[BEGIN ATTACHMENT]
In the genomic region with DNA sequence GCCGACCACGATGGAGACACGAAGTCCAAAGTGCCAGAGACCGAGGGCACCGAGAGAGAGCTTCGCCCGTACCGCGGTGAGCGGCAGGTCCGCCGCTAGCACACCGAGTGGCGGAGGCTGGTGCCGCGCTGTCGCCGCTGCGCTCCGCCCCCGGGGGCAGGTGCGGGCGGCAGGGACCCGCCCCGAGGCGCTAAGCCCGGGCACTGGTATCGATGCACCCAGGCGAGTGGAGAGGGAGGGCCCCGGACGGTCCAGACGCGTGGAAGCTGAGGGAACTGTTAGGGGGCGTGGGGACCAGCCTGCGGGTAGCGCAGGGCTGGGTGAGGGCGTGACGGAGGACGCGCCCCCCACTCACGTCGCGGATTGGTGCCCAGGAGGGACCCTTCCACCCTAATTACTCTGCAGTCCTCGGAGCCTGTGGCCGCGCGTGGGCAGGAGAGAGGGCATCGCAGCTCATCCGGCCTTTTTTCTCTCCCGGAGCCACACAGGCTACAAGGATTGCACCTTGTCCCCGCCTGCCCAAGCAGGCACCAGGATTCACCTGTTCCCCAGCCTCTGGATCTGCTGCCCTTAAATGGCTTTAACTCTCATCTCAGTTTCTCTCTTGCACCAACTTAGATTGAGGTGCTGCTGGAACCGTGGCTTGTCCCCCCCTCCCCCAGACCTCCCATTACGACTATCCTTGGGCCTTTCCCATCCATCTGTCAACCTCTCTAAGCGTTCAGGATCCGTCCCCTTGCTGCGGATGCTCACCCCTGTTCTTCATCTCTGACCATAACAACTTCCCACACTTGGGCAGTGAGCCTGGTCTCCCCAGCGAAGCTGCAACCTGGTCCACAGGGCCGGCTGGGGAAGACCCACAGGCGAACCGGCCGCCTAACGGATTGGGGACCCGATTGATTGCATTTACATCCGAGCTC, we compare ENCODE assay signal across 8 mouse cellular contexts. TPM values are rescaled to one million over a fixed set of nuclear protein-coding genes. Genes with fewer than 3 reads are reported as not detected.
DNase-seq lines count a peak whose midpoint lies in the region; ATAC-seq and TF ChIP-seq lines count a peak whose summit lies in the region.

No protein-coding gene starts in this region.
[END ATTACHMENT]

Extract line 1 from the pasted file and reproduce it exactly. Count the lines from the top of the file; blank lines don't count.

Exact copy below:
In the genomic region with DNA sequence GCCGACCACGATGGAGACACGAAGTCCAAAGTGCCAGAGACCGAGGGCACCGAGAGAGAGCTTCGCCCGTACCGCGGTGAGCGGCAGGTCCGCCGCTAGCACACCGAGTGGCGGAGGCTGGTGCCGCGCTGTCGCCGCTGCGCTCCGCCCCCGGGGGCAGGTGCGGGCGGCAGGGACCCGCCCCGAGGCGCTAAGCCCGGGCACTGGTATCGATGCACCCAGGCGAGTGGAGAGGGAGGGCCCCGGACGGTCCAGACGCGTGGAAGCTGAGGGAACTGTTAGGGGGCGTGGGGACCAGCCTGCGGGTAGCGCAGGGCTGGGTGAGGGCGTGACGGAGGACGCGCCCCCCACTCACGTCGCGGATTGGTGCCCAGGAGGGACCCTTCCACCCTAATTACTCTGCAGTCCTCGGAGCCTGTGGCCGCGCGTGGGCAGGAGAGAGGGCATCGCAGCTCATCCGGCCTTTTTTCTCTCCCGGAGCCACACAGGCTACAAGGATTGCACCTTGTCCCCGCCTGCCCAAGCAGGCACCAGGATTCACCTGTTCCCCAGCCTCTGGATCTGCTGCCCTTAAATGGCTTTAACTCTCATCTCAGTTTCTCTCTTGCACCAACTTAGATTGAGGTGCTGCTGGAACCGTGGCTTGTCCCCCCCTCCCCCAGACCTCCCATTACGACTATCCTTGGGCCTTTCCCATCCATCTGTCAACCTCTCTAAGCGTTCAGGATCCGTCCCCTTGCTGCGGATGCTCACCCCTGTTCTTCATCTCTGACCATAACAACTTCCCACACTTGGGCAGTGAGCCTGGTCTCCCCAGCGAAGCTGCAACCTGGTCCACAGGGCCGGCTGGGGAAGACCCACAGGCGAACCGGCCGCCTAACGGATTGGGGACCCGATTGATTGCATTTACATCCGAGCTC, we compare ENCODE assay signal across 8 mouse cellular contexts. TPM values are rescaled to one million over a fixed set of nuclear protein-coding genes. Genes with fewer than 3 reads are reported as not detected.